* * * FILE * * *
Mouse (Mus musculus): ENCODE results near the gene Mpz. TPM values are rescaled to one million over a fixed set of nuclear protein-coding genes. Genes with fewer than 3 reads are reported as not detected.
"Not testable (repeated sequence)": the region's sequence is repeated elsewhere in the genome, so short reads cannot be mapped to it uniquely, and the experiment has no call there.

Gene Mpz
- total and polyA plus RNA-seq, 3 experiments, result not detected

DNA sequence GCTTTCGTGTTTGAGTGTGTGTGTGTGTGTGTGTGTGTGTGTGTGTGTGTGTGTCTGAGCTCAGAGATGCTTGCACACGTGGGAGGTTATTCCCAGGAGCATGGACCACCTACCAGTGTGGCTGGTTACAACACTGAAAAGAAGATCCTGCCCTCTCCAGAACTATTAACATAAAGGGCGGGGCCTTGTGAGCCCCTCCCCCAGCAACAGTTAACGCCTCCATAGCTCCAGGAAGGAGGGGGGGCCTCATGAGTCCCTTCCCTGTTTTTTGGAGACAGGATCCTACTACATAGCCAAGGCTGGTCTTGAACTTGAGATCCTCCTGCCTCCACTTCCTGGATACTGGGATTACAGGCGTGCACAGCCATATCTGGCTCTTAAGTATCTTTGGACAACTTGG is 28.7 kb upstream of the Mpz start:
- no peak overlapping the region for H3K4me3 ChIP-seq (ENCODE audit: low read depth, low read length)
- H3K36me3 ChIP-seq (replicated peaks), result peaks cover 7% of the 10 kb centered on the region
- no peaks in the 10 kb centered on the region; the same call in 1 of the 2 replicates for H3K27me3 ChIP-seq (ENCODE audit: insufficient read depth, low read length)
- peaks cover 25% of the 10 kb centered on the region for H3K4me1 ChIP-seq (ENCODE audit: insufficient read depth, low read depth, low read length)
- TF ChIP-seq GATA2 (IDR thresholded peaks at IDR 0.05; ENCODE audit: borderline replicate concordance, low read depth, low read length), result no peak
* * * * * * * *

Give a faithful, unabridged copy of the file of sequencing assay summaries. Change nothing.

Mouse (Mus musculus): ENCODE results near the gene Mpz. TPM values are rescaled to one million over a fixed set of nuclear protein-coding genes. Genes with fewer than 3 reads are reported as not detected.
"Not testable (repeated sequence)": the region's sequence is repeated elsewhere in the genome, so short reads cannot be mapped to it uniquely, and the experiment has no call there.

Gene Mpz
- total and polyA plus RNA-seq, 3 experiments, result not detected

DNA sequence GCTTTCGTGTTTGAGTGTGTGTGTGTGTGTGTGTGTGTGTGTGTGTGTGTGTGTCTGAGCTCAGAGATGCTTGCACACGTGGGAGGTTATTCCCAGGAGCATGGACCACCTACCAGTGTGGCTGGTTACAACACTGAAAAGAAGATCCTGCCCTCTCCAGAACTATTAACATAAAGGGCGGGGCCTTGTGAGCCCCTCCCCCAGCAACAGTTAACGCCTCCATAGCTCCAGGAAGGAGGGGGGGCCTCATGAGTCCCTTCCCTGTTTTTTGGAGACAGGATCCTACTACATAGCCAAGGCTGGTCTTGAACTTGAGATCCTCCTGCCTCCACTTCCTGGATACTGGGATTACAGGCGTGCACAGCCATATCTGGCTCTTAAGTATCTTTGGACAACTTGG is 28.7 kb upstream of the Mpz start:
- no peak overlapping the region for H3K4me3 ChIP-seq (ENCODE audit: low read depth, low read length)
- H3K36me3 ChIP-seq (replicated peaks), result peaks cover 7% of the 10 kb centered on the region
- no peaks in the 10 kb centered on the region; the same call in 1 of the 2 replicates for H3K27me3 ChIP-seq (ENCODE audit: insufficient read depth, low read length)
- peaks cover 25% of the 10 kb centered on the region for H3K4me1 ChIP-seq (ENCODE audit: insufficient read depth, low read depth, low read length)
- TF ChIP-seq GATA2 (IDR thresholded peaks at IDR 0.05; ENCODE audit: borderline replicate concordance, low read depth, low read length), result no peak